It’s usually easy to stop your car from swerving left and right in most weather conditions. However, when you are handling extra weight with your tow vehicle, your trailer requires its own braking system. That’s where caravan electric brake controllers come in.
Today, we will discuss the fundamentals of these brake controllers. We will discuss how they work, their types, and more.
How Electric Brake Controllers Work
A caravan can have either mechanical or electric brakes. Mechanical or surge trailer brakes are dependent on inertia for slowing down, whereas electric trailer brakes rely on an electric connection through your tow vehicle. This connection leads to the electric brake control system installed in your towing vehicle. The
caravan electric brake controllers send electrical signals to the trailer brakes to trigger the electromagnetic brake drums and create friction. This effectively slows down the caravan.
The caravan electric brake controllers are electronic devices that reside in the tow vehicle. Usually, the device consists of a central part and a user interface. The interface is within your reach, while the central part is generally stowed away securely inside your vehicle.
Two Types of Caravan Electric Brake Controllers
The caravan electric brake controllers are further divided into two main categories: manual and proportional. The Manual Control signifies that the driver must decide how much braking force is necessary for safely stopping the trailer. Commonly, a low-budget caravan electric brake controller deploys manual braking methods.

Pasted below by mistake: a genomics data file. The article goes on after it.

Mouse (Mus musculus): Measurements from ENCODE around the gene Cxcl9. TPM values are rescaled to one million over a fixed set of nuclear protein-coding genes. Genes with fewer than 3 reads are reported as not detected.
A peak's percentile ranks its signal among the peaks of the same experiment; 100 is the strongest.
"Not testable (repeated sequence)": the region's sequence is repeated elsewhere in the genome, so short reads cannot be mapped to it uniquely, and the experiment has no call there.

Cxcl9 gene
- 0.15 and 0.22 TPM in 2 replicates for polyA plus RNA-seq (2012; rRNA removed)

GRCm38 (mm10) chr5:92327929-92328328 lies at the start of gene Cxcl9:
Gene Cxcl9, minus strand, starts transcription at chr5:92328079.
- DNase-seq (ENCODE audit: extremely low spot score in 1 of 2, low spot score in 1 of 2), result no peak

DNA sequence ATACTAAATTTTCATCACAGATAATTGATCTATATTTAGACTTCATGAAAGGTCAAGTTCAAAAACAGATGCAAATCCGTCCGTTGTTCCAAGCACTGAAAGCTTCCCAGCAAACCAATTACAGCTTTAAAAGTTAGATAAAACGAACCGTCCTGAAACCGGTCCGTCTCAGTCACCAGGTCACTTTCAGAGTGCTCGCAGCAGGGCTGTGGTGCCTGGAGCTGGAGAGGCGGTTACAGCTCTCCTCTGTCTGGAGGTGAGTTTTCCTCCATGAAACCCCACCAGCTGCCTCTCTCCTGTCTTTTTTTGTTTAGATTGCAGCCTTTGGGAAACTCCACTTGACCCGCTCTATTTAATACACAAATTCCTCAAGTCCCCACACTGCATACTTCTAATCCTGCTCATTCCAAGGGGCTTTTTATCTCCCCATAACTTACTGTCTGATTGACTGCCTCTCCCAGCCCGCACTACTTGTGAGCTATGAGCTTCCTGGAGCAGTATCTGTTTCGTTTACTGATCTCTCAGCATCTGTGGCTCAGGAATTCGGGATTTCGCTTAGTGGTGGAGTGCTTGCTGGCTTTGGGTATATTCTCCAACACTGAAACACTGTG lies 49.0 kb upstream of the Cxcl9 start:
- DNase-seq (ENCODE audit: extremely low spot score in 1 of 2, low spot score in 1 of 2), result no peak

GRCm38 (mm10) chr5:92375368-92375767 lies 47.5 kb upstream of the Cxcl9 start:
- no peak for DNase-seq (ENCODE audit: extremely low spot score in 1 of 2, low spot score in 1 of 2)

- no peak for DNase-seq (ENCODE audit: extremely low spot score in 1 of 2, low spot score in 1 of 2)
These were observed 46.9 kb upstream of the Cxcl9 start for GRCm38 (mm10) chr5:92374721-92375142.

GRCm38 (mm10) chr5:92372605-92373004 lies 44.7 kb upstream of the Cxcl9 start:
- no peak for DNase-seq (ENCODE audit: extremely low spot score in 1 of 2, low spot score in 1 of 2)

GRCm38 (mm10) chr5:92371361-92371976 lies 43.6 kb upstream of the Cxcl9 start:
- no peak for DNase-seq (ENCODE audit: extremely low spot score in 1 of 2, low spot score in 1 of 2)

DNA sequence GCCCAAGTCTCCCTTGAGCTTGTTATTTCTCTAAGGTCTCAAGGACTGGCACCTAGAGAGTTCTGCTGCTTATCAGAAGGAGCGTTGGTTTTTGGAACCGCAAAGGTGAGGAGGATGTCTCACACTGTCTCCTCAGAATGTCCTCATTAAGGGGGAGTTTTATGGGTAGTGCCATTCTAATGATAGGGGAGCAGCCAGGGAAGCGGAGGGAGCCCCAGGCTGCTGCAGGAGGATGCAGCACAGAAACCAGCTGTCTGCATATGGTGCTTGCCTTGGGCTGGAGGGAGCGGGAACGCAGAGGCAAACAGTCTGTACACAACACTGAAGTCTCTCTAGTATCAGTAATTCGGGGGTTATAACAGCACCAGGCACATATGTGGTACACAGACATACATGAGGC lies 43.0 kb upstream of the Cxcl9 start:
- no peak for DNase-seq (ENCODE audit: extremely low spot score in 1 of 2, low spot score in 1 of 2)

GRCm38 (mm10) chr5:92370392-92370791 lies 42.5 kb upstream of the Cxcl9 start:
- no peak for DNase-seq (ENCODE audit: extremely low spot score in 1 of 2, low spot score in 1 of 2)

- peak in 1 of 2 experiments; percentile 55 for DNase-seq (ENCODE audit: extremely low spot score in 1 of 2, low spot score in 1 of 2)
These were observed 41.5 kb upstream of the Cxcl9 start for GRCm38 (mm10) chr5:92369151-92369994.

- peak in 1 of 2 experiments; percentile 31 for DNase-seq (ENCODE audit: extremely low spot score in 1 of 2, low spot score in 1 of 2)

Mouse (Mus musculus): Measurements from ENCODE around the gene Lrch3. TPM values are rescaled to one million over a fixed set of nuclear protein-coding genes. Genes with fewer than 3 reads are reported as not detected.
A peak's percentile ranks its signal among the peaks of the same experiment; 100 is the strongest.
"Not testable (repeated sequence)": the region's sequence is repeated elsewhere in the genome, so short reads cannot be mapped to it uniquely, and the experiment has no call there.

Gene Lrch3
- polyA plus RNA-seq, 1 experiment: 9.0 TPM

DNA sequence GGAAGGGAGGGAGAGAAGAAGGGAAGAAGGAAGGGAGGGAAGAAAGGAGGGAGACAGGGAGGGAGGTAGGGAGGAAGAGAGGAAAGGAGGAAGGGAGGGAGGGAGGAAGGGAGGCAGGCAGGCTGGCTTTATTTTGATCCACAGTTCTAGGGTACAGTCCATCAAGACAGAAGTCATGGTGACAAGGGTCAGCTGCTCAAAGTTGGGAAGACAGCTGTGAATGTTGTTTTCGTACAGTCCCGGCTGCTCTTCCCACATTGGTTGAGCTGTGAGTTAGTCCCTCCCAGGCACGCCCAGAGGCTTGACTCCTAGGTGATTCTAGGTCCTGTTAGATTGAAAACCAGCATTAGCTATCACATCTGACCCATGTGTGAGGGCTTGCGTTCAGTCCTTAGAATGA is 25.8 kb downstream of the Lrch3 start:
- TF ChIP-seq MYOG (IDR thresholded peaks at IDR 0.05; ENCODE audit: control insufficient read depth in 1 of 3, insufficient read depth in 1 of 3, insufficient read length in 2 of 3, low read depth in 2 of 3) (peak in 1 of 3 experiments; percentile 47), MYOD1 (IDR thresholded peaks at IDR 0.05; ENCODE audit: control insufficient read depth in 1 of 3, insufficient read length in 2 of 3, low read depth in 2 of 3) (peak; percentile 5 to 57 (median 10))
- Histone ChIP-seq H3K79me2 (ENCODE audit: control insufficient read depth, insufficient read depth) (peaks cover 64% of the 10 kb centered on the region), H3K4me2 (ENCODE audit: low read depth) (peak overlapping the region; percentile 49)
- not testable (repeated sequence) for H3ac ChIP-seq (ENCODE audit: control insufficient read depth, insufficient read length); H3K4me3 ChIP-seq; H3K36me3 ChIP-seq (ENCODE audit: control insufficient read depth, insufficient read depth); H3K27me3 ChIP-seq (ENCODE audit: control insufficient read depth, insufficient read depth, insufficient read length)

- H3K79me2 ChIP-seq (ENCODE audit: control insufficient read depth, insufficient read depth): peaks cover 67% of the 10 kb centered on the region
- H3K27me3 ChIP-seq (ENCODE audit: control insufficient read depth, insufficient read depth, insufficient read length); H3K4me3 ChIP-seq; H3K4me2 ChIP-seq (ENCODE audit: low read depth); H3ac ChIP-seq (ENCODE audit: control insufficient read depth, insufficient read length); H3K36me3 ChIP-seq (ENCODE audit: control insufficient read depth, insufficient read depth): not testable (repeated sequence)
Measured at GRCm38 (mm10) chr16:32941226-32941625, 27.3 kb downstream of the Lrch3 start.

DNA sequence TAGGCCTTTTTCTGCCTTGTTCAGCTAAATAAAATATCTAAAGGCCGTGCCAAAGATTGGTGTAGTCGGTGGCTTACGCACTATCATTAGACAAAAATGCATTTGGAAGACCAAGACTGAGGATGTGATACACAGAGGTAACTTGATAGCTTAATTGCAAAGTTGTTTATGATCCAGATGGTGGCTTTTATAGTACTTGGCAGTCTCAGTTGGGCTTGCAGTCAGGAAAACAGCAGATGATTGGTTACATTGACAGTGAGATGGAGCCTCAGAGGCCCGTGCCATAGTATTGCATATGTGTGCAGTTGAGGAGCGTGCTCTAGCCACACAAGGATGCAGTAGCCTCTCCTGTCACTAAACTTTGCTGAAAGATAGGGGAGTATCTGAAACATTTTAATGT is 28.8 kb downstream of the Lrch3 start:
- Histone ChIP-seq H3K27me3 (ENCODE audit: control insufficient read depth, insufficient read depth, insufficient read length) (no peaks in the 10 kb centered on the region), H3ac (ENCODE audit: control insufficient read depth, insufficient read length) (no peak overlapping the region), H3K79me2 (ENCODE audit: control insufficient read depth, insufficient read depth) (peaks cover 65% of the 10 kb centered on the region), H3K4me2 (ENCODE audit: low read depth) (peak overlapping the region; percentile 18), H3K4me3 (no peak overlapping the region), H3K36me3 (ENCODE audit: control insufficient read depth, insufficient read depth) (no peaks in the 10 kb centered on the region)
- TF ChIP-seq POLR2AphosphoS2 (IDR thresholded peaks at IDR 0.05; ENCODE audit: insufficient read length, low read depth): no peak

On the other hand, proportional electric brake controllers automatically adjust the force of brakes by employing accelerometers. An accelerometer is a type of sensor that uses advanced electronics to measure the acceleration of objects accurately. The proportional mechanism allows you to apply the optimum braking pressure on your caravan. Generally, advanced controllers employ both Proportional and Basic manual methods.
Is an Electric Brake Controller Necessary?
You might be wondering if an electric brake controller is mandatory. Can’t you simply take your trailer for a ride with its conventional braking system? No, you can’t. An electric brake controller does not only reduce the chance of caravan accidents, and ultimately caravan repairs, it is now an essential requirement by the State Ministers of Transport Australia.
The regulations state that if your trailer has a Gross Trailer Mass (GTM) higher than 750kg, you must install an electric brake control system. If your trailer’s GTM is more than 2,000 kg, you’ll require a breakaway system on each wheel. This system should have a constant battery supply, either standalone or auxiliary.
The good news is, if you own a small caravan with a GTM of less than 750kg, you don’t need an electric brake controller. However, there are a lot of benefits of installing caravan electric brake controllers, even on a small caravan.
What Are the Benefits?
It is difficult to stop a caravan at high speed. It may pose a threat to your tow vehicle, the caravan itself, and the people and cars around you. Here’s how caravanelectric brake controllers help reduce such risks:
● The controller activates the trailer brakes instantly, as soon as the driver hits the tow vehicle brakes.
● The brake controller can necessarily detect the amount of braking power needed to stop your trailer safely.
● The system reduces the strain on your tow vehicle brakes.
● You have more control over the brakes of your trailer.
● Reduce accidents and damages to your tow vehicle or trailer, which means you will have to spend less on caravan repairs.